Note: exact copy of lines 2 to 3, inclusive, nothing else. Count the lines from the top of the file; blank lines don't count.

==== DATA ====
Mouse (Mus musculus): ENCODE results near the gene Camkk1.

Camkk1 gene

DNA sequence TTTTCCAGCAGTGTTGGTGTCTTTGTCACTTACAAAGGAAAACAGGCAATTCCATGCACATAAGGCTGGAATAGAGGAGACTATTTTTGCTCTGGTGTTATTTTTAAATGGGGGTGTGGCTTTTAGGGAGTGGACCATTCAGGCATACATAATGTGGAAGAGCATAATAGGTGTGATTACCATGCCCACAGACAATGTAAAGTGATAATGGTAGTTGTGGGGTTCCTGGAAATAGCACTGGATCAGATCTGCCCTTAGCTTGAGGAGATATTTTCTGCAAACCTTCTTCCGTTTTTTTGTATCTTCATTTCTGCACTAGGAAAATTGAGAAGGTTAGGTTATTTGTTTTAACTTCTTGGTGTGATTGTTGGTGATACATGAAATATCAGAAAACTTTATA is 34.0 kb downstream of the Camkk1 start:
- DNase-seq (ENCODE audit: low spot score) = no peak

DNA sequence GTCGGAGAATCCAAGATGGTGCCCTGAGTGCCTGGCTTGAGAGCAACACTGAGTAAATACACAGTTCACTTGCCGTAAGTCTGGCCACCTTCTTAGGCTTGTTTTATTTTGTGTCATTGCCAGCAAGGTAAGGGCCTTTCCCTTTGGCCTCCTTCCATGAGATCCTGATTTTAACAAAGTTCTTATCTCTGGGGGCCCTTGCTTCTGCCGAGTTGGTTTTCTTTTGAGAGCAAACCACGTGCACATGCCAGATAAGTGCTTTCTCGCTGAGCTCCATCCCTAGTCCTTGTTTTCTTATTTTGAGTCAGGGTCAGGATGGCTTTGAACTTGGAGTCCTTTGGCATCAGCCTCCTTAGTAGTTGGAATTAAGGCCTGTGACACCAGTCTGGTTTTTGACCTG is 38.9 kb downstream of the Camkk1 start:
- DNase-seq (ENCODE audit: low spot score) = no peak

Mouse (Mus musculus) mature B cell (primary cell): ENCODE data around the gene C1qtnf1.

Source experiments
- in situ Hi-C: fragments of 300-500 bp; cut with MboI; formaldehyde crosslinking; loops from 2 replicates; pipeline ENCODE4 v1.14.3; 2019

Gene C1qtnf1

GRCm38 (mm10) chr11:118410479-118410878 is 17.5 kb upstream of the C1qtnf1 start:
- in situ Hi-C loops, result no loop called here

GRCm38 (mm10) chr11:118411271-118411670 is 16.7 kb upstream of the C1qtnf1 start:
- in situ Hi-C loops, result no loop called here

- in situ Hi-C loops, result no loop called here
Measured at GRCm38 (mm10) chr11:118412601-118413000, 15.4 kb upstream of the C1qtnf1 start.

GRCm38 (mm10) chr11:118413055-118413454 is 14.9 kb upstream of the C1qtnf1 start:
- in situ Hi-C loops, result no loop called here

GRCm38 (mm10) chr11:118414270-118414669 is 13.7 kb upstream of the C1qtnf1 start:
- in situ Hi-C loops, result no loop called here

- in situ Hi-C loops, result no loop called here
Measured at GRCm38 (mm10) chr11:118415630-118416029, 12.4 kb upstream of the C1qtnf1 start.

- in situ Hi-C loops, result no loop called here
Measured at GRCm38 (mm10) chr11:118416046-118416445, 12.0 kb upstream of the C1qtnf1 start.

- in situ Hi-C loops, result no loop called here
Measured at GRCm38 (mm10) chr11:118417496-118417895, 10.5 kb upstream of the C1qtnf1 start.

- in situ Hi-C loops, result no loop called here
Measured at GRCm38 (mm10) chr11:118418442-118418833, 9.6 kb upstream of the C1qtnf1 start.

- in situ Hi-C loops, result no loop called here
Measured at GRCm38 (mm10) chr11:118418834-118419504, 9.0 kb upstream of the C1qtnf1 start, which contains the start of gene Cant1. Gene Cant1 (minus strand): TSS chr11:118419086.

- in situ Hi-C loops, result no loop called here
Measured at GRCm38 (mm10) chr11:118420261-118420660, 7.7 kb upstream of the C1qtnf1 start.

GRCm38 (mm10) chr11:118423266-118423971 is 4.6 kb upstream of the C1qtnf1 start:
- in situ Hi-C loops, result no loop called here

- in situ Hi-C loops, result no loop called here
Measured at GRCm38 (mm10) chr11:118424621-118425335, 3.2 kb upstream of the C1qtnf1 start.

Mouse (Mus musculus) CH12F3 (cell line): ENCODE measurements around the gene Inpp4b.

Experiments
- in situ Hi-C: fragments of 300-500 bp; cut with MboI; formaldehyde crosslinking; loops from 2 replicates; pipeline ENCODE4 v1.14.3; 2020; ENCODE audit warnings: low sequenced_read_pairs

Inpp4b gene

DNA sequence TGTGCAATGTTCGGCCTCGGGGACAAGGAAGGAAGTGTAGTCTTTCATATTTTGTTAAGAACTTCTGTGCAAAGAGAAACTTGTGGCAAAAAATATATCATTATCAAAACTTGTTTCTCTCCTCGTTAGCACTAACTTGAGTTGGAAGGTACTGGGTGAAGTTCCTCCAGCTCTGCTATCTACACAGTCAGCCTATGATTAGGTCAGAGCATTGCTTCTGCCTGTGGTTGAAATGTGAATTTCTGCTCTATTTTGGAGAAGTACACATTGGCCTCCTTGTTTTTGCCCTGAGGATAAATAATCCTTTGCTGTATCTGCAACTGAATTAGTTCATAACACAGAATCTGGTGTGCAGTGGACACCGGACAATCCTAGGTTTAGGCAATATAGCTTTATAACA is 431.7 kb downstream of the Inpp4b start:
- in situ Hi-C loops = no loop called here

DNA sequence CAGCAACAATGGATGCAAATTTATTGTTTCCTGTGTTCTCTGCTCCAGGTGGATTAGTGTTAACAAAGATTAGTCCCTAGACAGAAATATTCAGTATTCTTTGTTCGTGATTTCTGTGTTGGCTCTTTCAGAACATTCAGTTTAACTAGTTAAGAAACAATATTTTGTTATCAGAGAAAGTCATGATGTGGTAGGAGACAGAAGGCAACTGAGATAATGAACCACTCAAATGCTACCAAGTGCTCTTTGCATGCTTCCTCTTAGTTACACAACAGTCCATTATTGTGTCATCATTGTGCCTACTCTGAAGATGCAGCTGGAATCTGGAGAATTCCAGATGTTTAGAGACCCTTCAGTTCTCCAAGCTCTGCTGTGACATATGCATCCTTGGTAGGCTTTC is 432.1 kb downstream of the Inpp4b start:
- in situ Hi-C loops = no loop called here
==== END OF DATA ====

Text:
Camkk1 gene

DNA sequence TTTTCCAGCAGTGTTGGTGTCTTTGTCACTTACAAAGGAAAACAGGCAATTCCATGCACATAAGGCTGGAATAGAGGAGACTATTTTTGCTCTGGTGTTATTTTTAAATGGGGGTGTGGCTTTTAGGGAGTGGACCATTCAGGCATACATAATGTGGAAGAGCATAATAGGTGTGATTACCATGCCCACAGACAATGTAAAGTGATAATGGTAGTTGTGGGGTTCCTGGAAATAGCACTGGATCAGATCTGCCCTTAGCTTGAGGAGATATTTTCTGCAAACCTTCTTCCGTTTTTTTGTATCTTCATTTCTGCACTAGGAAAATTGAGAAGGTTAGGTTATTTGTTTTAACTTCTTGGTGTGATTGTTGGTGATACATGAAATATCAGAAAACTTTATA is 34.0 kb downstream of the Camkk1 start: